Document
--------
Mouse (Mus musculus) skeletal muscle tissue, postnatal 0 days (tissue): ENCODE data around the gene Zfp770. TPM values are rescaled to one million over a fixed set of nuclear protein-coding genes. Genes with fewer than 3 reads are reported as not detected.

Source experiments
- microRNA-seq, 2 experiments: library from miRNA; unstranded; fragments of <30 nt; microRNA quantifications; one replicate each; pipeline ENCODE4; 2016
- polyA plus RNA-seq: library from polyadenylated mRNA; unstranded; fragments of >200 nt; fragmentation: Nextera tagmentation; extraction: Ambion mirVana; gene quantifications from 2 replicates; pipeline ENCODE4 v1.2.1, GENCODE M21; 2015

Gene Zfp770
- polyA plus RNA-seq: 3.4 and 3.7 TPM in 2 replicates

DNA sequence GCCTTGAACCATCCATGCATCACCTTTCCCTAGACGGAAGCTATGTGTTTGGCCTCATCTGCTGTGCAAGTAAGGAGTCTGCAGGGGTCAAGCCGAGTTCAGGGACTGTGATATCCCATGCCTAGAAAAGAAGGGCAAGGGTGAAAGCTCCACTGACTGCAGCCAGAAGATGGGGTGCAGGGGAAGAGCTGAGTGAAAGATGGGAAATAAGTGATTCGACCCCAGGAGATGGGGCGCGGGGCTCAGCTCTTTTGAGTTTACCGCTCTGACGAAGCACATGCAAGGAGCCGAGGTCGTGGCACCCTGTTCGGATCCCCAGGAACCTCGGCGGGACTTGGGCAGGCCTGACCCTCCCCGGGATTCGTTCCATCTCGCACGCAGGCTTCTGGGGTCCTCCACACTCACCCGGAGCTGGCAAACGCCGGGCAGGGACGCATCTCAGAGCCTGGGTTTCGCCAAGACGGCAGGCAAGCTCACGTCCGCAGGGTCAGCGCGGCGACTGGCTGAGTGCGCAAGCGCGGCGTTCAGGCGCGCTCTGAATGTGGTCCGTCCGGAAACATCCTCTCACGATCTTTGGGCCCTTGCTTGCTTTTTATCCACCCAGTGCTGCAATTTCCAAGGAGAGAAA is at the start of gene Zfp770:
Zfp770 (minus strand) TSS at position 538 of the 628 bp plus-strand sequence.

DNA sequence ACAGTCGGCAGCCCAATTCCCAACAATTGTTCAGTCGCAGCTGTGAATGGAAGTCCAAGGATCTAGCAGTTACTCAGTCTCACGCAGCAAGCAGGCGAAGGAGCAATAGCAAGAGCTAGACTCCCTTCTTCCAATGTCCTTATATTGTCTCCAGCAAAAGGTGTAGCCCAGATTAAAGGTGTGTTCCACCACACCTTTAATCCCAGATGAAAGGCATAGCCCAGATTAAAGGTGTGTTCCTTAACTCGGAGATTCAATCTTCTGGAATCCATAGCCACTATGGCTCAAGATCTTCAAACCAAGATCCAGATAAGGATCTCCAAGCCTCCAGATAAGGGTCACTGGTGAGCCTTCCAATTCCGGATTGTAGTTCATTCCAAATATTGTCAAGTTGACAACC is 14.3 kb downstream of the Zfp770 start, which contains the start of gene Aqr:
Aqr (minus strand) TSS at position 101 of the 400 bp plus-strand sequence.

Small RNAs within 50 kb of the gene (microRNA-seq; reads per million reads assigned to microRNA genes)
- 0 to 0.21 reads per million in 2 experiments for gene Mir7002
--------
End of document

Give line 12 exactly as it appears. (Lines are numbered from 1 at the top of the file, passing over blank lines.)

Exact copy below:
- 0 to 0.21 reads per million in 2 experiments for gene Mir7002